She said the ‘employer’ would take the largest share of the cash she made, leaving her with almost nothing.
“Food, which he promised to provide, was not forthcoming and I had to spend the little money I had to buy my own food. It was hell!” she said.
Her counterpart, Faith*, who was connected by a ‘friend’ in Nairobi when she asked her to get her a job, said she was told there was a computer job in India.
“The friend who bumped into me in Korogocho helped me get a passport and a visa then catered for my air ticket, telling me all that was now left was for me to act.”
Faith said that on arrival in India she met her ‘employer’ who took her to his house.
“He looked like a rich man and in his house were several computers. So he explained that I would be trained on how to use them later.
“He then took me to a local club and only asked me to take a seat and “smile” at men around and he left me there alone.
“It was so terrible. Sitting in a foreign club where I knew nobody and asked to smile was something very strange to me,” Faith said.
She says she cried when she realised she had been introduced into prostitution.
“I returned to his house only to find him with three other men. He asked me to give him the money I had made but I told him I did not have any.
“He threatened to kill me and said I would be forced to sell my ovaries,” narrates Faith.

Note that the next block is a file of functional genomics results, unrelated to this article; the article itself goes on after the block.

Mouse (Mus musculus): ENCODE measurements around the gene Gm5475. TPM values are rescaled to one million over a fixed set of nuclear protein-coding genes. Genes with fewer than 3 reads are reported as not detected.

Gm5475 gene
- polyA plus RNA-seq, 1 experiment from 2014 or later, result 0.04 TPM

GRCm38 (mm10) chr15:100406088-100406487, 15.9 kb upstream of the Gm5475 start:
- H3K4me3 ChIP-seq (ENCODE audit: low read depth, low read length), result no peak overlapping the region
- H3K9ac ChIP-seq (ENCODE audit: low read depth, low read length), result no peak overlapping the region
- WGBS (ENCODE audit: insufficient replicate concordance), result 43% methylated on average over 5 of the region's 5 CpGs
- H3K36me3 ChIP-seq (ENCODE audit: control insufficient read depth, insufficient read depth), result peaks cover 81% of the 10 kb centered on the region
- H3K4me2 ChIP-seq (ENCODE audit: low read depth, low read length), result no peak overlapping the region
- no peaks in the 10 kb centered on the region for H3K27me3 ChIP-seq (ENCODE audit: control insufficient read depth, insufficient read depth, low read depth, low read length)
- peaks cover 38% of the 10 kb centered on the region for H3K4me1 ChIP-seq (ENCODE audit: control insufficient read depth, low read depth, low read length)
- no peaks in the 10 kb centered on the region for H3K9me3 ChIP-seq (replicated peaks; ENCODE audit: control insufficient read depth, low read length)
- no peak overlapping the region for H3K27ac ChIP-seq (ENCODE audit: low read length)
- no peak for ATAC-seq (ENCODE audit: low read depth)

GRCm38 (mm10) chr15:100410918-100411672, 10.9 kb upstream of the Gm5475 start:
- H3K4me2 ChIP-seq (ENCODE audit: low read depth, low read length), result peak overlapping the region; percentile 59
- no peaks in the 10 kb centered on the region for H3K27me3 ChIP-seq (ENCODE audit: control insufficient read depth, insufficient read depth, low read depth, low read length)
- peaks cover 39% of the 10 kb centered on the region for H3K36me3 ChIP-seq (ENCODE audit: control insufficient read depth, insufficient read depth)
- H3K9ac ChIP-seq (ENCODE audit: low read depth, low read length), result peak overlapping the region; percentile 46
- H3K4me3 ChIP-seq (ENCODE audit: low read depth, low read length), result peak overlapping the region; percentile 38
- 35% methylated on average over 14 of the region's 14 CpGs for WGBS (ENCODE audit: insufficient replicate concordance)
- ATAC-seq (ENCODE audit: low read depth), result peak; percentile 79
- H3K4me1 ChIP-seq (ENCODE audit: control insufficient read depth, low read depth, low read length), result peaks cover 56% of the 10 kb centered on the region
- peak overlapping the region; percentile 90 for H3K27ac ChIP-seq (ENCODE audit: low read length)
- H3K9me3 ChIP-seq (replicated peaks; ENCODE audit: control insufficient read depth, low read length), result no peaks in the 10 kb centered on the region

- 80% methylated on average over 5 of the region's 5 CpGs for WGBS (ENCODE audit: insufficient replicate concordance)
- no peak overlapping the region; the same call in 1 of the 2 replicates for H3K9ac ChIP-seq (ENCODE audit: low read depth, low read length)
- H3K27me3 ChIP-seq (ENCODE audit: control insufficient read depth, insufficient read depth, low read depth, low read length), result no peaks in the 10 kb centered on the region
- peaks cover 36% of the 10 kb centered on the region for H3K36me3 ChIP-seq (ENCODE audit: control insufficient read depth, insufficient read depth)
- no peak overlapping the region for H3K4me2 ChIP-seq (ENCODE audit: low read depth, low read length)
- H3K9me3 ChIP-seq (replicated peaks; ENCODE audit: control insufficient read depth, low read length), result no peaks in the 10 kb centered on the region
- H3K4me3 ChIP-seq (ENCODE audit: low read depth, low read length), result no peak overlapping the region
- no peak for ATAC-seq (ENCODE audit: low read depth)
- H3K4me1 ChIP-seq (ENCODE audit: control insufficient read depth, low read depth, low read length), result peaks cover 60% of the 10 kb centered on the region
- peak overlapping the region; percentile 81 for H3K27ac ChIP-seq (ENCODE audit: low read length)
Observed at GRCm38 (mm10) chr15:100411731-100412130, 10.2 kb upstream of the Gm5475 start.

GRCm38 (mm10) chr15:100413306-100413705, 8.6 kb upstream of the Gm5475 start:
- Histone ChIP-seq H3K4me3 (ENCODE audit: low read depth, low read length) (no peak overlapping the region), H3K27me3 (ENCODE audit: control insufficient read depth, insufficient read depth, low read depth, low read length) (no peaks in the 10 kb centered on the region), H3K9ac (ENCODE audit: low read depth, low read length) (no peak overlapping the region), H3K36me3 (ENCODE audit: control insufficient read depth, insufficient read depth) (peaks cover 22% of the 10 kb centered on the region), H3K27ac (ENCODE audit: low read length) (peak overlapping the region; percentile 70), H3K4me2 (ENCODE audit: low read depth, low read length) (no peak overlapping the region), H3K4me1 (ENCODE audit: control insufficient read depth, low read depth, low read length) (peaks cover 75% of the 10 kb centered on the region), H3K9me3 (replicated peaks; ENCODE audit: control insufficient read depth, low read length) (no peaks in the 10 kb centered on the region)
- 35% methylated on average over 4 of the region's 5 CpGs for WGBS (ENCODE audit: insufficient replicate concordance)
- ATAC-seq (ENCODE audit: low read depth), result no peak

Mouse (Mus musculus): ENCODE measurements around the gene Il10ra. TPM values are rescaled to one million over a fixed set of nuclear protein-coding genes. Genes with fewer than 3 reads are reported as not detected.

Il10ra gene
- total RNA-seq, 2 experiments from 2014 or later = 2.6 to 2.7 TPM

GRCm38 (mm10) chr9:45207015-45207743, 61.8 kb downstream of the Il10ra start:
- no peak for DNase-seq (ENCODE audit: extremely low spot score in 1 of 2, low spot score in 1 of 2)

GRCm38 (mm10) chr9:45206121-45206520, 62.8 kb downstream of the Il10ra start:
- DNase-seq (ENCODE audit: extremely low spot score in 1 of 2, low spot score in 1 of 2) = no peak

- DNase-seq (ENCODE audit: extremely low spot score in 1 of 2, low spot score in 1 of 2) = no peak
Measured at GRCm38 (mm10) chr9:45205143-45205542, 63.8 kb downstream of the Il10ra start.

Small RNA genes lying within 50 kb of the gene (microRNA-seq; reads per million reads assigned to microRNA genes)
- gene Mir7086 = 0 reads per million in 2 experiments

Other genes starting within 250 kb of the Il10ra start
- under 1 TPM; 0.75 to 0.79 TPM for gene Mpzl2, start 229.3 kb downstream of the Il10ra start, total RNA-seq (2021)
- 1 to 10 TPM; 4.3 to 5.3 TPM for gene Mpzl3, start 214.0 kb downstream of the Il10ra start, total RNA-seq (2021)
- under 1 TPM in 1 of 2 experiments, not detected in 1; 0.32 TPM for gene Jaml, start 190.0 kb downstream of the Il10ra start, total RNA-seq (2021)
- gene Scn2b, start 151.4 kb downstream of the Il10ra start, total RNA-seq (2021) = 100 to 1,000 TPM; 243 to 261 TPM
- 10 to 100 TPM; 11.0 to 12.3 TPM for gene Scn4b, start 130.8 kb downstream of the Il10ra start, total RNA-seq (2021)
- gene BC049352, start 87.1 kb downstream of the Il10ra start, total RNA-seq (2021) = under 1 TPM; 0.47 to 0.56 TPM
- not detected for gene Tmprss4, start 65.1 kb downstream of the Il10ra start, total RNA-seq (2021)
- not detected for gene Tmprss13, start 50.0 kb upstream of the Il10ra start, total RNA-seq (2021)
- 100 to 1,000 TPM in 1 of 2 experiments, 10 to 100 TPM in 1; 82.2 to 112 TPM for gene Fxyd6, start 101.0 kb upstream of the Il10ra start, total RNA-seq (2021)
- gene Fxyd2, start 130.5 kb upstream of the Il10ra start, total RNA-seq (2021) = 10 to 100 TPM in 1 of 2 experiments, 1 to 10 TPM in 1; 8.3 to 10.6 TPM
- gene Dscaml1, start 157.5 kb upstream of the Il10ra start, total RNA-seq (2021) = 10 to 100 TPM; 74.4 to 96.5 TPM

She says she had no option but to endure the suffering as she made attempts to find somebody to rescue her.
“All my attempts to reach the person whom connected me to India have been futile.
“Only recently somebody directed me to the Kenyan Embassy where we are now taking refuge,” she stated.
Embassy officials in India said the two girls would be safely brought back to Kenya as they make efforts to end the illegal act.
“It is the official policy of the government of Kenya to protect the best interests of any Kenyan wherever they are. Anything we do is done in this broad context of a caring government.
“What constrains our missions abroad is limited resources. There is currently no budgetary allocation for this kind of rescue, safe custody and repatriation home.
“And so in this case we have had to lend a philanthropic hand. We found ourselves involved by happenstance and felt obliged to do something to help a quite distressful situation.
“I thank Ambassador Stephen Ndung’u Karau together with High Commissioner Florence Weche and her dedicated staff at our New Delhi Mission for their incredible spirit,” Mr Namwamba said.
He said the Government plans to undertake thorough investigations to identify, locate, isolate and destroy the evil trafficking syndicate, “from the source to the conveyor belt.”
“Those culpable must be arrested, tried and severely punished to render justice and deter similar crimes. We are also sounding alarm to all Kenyans that human trafficking is very real and our citizens are vulnerable.
“We caution every citizen to cross-check with us at Foreign Affairs and with our respective missions abroad before you accept to travel to some strange destination on the promise of some imaginary Canaan. Not everything that glitters is diamond,” Mr Namwamba said.
He said the Government would strengthen liaison with foreign missions in Nairobi to filter international criminal elements and their victims through the visa issuance process.
*Names changed to protect the victims.